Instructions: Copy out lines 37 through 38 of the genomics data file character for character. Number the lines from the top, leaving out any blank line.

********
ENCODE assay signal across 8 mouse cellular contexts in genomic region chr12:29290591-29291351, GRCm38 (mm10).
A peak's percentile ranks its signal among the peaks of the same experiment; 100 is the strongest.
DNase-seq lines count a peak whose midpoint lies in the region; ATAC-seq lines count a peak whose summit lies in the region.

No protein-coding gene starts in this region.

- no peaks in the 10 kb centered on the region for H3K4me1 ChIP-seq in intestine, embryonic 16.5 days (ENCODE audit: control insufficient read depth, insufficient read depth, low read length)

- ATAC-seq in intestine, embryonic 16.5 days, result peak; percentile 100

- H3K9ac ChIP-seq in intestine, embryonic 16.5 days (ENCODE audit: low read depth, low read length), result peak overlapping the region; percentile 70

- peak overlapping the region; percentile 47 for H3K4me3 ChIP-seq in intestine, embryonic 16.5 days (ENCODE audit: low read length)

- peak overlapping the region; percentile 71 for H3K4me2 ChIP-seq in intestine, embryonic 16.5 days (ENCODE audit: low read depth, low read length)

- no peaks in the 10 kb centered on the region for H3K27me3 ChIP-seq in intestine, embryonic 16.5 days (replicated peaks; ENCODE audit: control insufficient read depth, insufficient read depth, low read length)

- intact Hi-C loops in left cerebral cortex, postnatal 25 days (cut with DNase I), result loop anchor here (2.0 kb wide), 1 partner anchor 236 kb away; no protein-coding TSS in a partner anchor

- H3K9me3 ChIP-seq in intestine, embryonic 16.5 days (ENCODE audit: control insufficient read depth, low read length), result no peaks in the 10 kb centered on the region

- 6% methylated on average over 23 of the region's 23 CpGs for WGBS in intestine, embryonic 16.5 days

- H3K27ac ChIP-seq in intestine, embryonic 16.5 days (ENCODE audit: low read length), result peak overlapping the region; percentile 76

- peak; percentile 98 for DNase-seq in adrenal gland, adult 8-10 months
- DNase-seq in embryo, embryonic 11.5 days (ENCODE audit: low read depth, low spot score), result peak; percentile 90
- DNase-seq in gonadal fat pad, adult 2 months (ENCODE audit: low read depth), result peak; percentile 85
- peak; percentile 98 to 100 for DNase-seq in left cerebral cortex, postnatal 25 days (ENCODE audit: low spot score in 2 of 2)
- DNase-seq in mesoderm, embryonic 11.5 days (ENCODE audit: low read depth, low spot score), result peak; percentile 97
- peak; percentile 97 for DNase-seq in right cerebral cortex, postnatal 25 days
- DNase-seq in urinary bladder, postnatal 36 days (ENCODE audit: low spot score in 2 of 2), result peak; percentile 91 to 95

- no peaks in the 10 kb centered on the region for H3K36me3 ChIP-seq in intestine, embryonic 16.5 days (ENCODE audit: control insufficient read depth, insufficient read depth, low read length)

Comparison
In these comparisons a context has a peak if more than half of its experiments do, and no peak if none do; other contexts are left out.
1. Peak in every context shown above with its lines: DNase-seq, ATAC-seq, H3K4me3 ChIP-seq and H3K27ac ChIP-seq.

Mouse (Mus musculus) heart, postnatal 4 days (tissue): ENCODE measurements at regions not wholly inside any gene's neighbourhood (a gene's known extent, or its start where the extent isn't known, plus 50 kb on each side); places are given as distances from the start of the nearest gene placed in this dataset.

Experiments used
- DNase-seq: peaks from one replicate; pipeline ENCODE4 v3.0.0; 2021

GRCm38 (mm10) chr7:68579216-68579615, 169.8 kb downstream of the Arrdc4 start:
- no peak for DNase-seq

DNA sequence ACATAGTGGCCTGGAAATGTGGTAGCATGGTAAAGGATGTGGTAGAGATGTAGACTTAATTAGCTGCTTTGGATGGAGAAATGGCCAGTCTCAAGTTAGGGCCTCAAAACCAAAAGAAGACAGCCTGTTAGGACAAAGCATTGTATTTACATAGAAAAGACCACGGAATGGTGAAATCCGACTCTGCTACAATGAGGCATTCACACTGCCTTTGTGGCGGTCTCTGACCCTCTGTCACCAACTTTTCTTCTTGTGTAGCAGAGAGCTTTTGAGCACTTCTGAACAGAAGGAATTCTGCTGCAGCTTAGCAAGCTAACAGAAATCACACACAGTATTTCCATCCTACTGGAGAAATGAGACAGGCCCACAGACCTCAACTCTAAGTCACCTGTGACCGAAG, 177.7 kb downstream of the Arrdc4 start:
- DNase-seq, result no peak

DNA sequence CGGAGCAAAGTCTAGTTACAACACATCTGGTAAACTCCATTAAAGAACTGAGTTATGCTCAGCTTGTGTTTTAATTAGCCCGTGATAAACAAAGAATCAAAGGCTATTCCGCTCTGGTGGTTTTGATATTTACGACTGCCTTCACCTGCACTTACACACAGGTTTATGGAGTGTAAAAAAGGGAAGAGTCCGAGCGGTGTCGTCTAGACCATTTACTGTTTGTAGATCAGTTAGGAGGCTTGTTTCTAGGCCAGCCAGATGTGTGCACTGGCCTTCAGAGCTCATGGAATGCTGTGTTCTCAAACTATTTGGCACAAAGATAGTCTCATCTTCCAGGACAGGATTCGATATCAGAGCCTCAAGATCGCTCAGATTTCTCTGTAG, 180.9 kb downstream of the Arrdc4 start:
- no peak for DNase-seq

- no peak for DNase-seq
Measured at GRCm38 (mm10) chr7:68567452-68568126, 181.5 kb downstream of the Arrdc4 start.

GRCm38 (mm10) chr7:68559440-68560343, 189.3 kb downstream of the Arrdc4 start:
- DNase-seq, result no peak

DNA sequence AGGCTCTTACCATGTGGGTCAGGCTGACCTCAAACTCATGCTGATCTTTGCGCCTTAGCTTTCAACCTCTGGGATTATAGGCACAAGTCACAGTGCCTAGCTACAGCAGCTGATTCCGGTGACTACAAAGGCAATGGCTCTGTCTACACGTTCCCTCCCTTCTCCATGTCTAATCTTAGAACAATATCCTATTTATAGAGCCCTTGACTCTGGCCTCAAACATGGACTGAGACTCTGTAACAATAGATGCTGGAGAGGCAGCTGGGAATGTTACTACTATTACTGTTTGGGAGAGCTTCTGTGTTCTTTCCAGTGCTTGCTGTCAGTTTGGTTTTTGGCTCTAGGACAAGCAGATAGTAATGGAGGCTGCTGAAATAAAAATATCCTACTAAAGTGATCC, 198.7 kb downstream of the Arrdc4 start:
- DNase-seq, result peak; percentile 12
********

GRCm38 (mm10) chr7:68559440-68560343, 189.3 kb downstream of the Arrdc4 start:
- DNase-seq, result no peak